The recent high-profile failure of an HIV vaccine trial (HVTN 505) raises some key questions for researchers in this field 1 . The authors tested a vaccine regimen consisting of a DNA vector encoding HIV-1 Gag, Pol, Nef and Env proteins followed by a recombinant adenovirus type 5 (rAd5) boost in an at-risk population in the US, with 1,250 individuals given the vaccine and a similar number given a placebo. The vaccine did not reduce the rate of HIV-1 acquisition or the viral-load set point in the population studied. We asked four experts for their opinions on this trial and how they think the HIV field should move on from this disappointing result.

Andrew McMichael

The HVTN 505 trial result1 is disappointing at first sight, but it has several important messages. Aside from the failure of this vaccine to prevent infection, its failure to reduce virus load in HIV-infected people does not mean that such a T cell–stimulating HIV vaccine cannot work. For example, a recent study convincingly showed that stimulating CD8+ T cell responses with a cytomegalovirus vector can clear virus from monkeys infected with pathogenic SIVmac239 (ref. 10).

So why do such T cell–stimulating approaches work, whereas human Ad5 HIV vaccines fail1,11? Most likely, the outcome of vaccination depends on a combination of the strength of the induced T cell response and its breadth, state of activation and duration. Furthermore, in the SIV experiments in monkeys the vaccine and challenge viruses were closely matched10; in humans this is not the case. Furthermore, the HVTN 505 trial vaccine biased the CD8+ T cell response toward Env1. Previous studies have shown that such T cells are not effective in control of HIV-1 infection12, probably because of sequence variability across Env in different HIV strains. Future studies should separate the induction of Env-specific helper T and B cells for making antibodies from the induction of CD8+ T cells specific for conserved virus targets such as Gag p24, optimizing both the antibody and CD8+ T cell responses and avoiding interference.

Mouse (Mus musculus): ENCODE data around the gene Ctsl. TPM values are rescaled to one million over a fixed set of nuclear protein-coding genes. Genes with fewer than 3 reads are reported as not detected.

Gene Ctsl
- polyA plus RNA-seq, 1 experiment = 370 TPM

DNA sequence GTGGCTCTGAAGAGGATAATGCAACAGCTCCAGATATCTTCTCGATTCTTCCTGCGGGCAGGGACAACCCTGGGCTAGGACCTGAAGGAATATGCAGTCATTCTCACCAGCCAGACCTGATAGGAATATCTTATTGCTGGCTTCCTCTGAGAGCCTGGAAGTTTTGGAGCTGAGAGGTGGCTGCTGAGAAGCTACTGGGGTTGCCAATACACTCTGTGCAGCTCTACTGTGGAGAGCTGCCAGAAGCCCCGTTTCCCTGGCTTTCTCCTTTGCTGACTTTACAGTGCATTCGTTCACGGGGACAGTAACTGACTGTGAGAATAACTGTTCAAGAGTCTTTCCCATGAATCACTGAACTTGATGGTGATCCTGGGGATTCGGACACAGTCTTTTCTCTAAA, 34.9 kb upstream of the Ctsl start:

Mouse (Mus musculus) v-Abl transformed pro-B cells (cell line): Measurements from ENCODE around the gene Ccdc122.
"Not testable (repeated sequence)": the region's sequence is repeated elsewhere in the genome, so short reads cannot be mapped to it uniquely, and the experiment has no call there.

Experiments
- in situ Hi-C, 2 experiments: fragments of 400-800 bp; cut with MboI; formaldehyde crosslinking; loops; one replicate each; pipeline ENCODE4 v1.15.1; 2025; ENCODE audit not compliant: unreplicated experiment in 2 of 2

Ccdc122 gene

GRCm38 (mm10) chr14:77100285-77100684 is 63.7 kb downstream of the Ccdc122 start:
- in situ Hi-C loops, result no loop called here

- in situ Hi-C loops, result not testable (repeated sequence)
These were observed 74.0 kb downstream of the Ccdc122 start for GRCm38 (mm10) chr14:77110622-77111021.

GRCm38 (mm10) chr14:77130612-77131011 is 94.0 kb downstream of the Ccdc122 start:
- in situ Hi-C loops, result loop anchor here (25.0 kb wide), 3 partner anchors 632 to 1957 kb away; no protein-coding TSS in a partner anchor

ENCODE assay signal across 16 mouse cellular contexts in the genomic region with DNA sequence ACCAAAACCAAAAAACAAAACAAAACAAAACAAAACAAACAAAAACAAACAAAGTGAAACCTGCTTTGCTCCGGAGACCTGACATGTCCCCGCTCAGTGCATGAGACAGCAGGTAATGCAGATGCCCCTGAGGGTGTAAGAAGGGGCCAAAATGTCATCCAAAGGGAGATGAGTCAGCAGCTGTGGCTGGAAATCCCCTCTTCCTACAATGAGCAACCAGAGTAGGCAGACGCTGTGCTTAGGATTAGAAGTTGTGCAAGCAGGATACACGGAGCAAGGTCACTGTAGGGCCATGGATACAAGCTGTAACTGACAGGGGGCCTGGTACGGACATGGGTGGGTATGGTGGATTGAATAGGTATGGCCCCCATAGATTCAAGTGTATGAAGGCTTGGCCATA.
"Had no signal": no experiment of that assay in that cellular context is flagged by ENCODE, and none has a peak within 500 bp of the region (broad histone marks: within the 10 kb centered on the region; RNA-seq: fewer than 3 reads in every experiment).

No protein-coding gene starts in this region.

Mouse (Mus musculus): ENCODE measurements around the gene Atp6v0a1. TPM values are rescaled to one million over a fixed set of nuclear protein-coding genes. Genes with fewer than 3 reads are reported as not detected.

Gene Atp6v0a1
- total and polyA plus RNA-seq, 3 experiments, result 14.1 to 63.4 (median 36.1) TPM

A second issue concerns the potential for Ad5 enhancement of HIV-1 infection rates. Known risk factors for this phenomenon—preexisting Ad5 seropositivity and uncircumcised status—were excluded in HVTN 505. Although there was a slightly higher HIV-1 acquisition rate in vaccinated individuals compared to controls1, this was not significant and seems to be disappearing with time as the trial continues. This is good news, as it suggests that adenovirus vectors, which are so good at stimulating CD8+ T cells and antibodies, are not doomed, and it opens up opportunities to use rarer serotypes of adenovirus as vectors. The HVTN 505 trial tells us far more than a simple “yes, it works” or “no, it doesn't.”

Professor of Molecular Medicine, Weatherall Institute of Molecular Medicine, University of Oxford, Oxford, UK.

Louis J Picker

In HIV/AIDS vaccine development, concepts rapidly evolve, but facts, such as those obtained from randomized, double-blind, placebo-controlled clinical efficacy trials, come extremely slowly. Although the outcome of one such trial, HVTN 505, was disappointing, it establishes an all-too-infrequent factual benchmark by which evolving vaccine concepts can be judged1.

HVTN 505 tested the efficacy of a vaccine combining a DNA vector prime and rAd5 vector boost that in the mid to late 2000s was among the most promising of HIV/AIDS vaccine platforms. This highly immunogenic vaccine could elicit the multifunctional HIV-specific CD4+ and CD8+ T cell responses and multiclade anti–HIV envelope responses that were thought necessary for clinical efficacy. Although the failure of the rAd5 vector–only vaccine (which targets the HIV-specific T cell response) in the earlier STEP trial5,6 was a cause for concern, the HVTN 505 prime-boost regimen was more potent than the STEP trial vaccine in nonhuman primate (NHP) models in lowering viral-load set points6. In addition, the modest success of the poxvirus vector prime and Env boost vaccine in preventing HIV acquisition in the Rv144 trial7 spurred interest in determining whether the HIV Env–expressing DNA rAd5 vaccine would also have this effect.

HVTN 505 was powered to assess whether the DNA/rAd5 vaccine could prevent HIV acquisition or exert post-acquisition viral control, and it did neither1. This outcome was not entirely surprising as studies in the stringent rhesus macaque simian immunodeficiency virus (SIVmac)-NHP model had failed to show prevention of SIV acquisition with this vaccine and did show that post-acquisition SIV control was typically modest and short-lived8,9. HVTN 505 thus confirms emerging data that the goal of an HIV/AIDS vaccine should not be a balanced, multifunctional cellular and humoral immune response and instead emphasizes the need for an HIV/AIDS vaccine to elicit responses that precisely target specific immunologic vulnerabilities of HIV, including broadly neutralizing and/or non-neutralizing (but potentially HIV acquisition–preventing) V1 and V2 loop–specific antibodies and high-frequency effector memory T cells7,8,9. HVTN 505 also made another valuable contribution to an HIV/AIDS vaccine field hypersensitized to the possibility that any incompletely effective vaccine might increase the rate of HIV acquisition2. No such effect was observed in HVTN 505 (ref. 1), which may provide some comfort as the search for an effective HIV/AIDS vaccine continues.